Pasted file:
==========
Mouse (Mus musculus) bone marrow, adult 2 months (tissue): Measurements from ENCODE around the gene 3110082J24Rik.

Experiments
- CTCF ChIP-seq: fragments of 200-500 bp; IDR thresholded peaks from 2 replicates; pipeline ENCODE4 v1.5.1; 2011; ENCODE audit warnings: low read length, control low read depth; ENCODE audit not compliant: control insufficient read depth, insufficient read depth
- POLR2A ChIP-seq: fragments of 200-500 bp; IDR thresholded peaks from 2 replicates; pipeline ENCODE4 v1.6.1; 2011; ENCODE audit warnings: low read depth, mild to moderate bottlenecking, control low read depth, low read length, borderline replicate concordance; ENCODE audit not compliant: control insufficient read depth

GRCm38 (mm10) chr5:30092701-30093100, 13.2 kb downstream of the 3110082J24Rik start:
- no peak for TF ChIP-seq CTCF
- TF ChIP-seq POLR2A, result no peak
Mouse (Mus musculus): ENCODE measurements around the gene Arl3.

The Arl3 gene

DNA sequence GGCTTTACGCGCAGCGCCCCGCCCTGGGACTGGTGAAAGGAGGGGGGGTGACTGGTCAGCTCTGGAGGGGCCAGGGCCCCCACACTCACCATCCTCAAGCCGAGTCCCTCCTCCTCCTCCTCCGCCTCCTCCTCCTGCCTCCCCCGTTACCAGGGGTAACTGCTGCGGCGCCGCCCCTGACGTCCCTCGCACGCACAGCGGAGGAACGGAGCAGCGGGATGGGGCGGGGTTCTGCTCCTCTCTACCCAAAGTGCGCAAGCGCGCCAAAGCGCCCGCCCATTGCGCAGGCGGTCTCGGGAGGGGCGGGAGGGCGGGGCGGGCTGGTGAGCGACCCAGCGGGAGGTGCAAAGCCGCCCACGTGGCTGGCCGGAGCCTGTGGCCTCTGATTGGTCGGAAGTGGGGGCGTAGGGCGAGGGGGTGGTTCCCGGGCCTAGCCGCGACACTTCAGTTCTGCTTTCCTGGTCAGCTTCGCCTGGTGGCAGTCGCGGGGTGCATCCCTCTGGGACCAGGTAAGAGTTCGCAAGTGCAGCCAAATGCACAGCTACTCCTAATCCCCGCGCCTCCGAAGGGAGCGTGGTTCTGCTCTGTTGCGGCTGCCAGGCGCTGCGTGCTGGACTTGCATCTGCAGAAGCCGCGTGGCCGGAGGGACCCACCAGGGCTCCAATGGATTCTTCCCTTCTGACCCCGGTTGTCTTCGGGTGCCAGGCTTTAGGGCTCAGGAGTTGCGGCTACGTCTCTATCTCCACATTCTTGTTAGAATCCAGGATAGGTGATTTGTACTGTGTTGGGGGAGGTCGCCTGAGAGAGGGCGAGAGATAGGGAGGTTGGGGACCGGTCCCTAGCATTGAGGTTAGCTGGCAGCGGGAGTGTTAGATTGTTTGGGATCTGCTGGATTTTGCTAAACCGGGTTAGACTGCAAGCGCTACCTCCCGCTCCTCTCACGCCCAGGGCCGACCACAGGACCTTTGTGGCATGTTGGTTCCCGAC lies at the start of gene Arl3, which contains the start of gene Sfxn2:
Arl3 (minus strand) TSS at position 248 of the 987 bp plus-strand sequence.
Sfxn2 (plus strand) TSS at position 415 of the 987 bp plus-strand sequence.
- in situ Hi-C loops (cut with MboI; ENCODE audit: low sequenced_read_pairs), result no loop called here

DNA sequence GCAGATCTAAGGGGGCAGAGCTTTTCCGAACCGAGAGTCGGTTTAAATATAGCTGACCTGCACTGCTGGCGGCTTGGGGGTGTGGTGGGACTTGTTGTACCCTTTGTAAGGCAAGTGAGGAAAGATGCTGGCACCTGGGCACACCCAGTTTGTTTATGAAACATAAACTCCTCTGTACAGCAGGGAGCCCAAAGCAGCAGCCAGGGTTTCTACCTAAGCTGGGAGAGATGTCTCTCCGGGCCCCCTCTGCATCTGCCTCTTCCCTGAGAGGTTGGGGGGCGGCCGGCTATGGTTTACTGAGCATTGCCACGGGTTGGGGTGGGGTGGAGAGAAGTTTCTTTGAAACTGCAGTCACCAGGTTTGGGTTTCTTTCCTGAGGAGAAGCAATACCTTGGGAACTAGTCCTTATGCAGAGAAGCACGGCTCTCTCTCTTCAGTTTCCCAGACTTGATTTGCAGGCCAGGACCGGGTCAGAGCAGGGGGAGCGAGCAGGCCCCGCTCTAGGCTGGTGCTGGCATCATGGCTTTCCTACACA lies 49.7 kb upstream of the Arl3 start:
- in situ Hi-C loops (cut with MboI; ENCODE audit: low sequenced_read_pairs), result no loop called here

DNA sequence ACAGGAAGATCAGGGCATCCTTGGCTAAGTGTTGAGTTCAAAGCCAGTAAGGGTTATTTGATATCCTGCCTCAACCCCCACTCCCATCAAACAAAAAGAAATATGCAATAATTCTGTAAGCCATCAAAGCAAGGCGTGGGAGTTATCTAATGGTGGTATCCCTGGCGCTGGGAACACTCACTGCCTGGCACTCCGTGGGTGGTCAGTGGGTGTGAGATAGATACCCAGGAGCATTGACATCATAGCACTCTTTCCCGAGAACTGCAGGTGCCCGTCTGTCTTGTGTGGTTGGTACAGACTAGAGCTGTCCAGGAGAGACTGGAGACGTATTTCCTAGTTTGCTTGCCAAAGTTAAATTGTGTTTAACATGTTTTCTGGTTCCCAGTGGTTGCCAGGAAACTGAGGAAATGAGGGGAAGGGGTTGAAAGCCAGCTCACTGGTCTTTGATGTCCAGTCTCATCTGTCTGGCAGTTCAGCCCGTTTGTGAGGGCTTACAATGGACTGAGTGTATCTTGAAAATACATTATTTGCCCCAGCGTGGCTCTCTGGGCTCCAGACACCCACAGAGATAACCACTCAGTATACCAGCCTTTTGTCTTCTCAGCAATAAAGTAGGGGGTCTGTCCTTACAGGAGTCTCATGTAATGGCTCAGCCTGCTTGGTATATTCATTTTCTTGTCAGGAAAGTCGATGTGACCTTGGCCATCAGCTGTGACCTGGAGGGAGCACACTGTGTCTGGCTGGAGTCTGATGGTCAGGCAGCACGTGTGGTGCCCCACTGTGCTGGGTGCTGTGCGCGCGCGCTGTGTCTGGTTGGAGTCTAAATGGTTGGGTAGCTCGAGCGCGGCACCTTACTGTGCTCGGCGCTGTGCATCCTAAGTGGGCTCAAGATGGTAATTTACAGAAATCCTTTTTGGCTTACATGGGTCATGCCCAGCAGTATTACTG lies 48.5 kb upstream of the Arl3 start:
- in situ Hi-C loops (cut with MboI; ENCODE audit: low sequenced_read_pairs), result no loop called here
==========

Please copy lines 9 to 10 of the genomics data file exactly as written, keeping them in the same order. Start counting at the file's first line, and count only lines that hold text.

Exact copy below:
The Arl3 gene

DNA sequence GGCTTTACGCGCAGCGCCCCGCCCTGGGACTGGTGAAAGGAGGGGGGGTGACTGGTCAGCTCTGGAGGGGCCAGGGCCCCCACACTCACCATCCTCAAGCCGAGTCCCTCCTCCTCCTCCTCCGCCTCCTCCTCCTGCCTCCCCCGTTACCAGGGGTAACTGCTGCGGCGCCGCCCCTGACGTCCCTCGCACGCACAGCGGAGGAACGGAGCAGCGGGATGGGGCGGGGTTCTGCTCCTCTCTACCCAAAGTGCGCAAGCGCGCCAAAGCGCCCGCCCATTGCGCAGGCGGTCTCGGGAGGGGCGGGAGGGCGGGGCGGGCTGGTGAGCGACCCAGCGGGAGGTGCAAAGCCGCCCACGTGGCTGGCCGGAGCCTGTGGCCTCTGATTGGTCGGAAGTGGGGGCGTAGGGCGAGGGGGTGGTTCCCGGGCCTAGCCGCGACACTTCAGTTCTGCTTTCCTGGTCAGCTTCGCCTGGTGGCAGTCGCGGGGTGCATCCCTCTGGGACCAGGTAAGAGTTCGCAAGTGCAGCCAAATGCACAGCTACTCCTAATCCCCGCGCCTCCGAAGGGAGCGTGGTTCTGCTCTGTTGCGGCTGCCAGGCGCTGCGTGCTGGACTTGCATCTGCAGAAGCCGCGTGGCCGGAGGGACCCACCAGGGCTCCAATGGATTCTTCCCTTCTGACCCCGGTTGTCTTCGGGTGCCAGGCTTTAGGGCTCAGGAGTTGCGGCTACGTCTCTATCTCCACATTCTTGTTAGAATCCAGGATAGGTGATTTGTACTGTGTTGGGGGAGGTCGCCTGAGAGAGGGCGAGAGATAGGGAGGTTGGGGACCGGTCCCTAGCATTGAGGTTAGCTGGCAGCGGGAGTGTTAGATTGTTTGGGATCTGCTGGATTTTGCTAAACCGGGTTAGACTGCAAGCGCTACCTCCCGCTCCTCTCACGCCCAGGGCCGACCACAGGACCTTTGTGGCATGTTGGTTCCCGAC lies at the start of gene Arl3, which contains the start of gene Sfxn2: